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And why couldn't life have been seeded throughout the galaxy by giant aliens? The stairs at Chichén Itzá, for instance, are 12 inches high. "Who climbs 12-inch steps?" Klarfeld asks, a small smile dancing at the corners of his mouth. "People 9 feet tall."
For some, proof is not necessary. One woman waiting in line at the registration booth admits she's never seen an alien but has "intuited them."
Others have seen things, and heard and touched things. They have the truth of their own experience.
Arizona logger Travis Walton, the world's most famous abductee, on whom the movie Fire in the Sky is based, is one such person. In the 38 years since the event occurred, he has never changed his story. Neither has he been able to prove it. Ironically, he is perhaps the most believable of all.
On Nov. 5, 1975, Walton and five co-workers were driving home through the Apache-Sitgreaves National Forest after a job, when a glowing, hovering metallic object appeared in the sky. On impulse, Walton ran out of the truck to get a closer look. He felt the sound more than heard it — a throbbing, rumbling, scraping. A mixture of high and low and everything in between. Suddenly, a burst of light shot out from the craft. It hit Walton like a football tackle and lifted him into the air.
His crew took off. Believing Walton dead, they called the sheriff, who rejected their story. He thought they'd murdered Walton. A massive police search party combed the forest. Tracking dogs followed the trail to the abduction site and stopped.
Walton, for his part, recalls waking up in a small, trapezoidal room. It was warm, humid, and he struggled to breathe. He heard movement and saw creatures standing above him. In the years that followed, their stare became the focus of his nightmares. He remembers their skin — grayish white, translucent, suggestive of moisture underneath.
They affixed metal objects to his chest. But he rolled off the table and ran out of the room into a curved hallway. Humanlike creatures caught him by the arm, led him out of the ship into a large, open hangar, then into another ship, and put a mask over his face.
He awoke on a highway by the woods. It felt as if only hours had passed, but it had been five days.
A media storm followed. The community of Snowflake, Ariz., where Walton and the other loggers lived, was divided. People doubted the UFO explanation. They thought the guys had hung a papier-mâché sculpture on a tree, that they'd seen a ball of lighting, that Walton hid out in the forest for five days, that it was a drug hallucination or a publicity stunt. Walton, however, was tested for drugs — none turned up. The crew consented to a polygraph. Everybody passed.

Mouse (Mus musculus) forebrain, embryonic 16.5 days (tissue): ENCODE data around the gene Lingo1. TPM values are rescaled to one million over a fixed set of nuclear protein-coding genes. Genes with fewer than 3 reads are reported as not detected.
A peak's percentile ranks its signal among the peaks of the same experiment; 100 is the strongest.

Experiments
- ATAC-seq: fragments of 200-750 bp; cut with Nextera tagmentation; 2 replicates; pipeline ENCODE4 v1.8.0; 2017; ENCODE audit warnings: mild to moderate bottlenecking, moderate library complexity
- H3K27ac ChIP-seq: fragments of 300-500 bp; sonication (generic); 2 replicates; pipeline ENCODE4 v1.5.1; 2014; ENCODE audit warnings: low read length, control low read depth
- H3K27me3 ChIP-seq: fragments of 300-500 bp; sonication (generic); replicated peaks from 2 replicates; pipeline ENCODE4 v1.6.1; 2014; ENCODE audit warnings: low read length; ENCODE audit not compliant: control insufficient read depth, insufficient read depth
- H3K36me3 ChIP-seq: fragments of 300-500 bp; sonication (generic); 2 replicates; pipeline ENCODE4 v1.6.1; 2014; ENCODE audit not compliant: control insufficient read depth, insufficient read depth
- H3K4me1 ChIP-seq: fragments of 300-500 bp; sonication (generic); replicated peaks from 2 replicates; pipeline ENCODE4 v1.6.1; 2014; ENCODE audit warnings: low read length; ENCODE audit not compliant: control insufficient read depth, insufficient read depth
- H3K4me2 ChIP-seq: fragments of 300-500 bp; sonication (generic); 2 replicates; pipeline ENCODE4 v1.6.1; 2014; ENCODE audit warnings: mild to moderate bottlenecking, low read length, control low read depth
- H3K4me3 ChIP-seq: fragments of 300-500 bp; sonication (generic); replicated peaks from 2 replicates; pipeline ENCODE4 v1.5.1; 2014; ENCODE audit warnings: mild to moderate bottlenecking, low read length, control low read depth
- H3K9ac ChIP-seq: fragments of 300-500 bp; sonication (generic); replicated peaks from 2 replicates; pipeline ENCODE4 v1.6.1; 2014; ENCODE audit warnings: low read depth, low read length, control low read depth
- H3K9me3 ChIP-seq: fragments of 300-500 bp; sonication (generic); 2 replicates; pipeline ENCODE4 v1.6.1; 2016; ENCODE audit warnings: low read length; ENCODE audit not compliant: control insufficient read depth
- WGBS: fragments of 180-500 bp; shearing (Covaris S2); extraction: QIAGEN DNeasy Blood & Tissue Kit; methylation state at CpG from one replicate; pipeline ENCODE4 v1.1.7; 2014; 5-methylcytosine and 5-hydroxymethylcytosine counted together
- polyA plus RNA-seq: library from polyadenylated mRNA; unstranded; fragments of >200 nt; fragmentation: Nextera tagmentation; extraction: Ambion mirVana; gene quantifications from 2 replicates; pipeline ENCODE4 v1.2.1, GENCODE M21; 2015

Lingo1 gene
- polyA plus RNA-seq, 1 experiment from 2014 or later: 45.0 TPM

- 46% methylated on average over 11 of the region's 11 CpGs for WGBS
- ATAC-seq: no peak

Afterward, the men went their separate ways. All experienced life-altering trauma. One man became like a little kid afraid of the dark, afraid to look out the window and see the spaceship.
Walton was 22 when it happened. People are uncomfortable with ambiguity, he says now at 60. "They want things to be either true or false. But most things are not." He is standing in a lecture hall with a dozen or so conference attendees, tall and lean in a neat white shirt, dark tie, dark slacks, serious as a Bible salesman.
"People who pride themselves on being skeptics can often be just as gullible," he continues. Often the debunkers aren't scientists but will point to science. "True scientists recognize science as a set of ever-changing principles."
His whole life since that night has been a battle for people's ability to reason. For their willingness to consider all sides of an issue, and not just stubbornly pick an opinion and scrounge around for facts to fit.
"You're either crazy if you believe it, or a liar because you made it all up." These were Walton's choices back then. Today, he adheres to an altogether different mantra: "The absence of evidence is not evidence of absence."
He never had proof. But it doesn't matter. Belief is personal. It is a spectrum. "If I said, 'Raise your hand if you believe everything you've heard at this conference,' " he says, "I don't think I'd get one hand."
Over time, acceptance of Walton's story has increased. "Back then, space travel was an extremely novel thing," he notes. "Now, shuttle trips are routine."
Still, he would rather the entire thing had never happened. He would rather have lived a normal, uncontroversial, unexamined life. If he could go back in time, he never would have gotten out of that truck. The only thing left is to try to make some good come of it.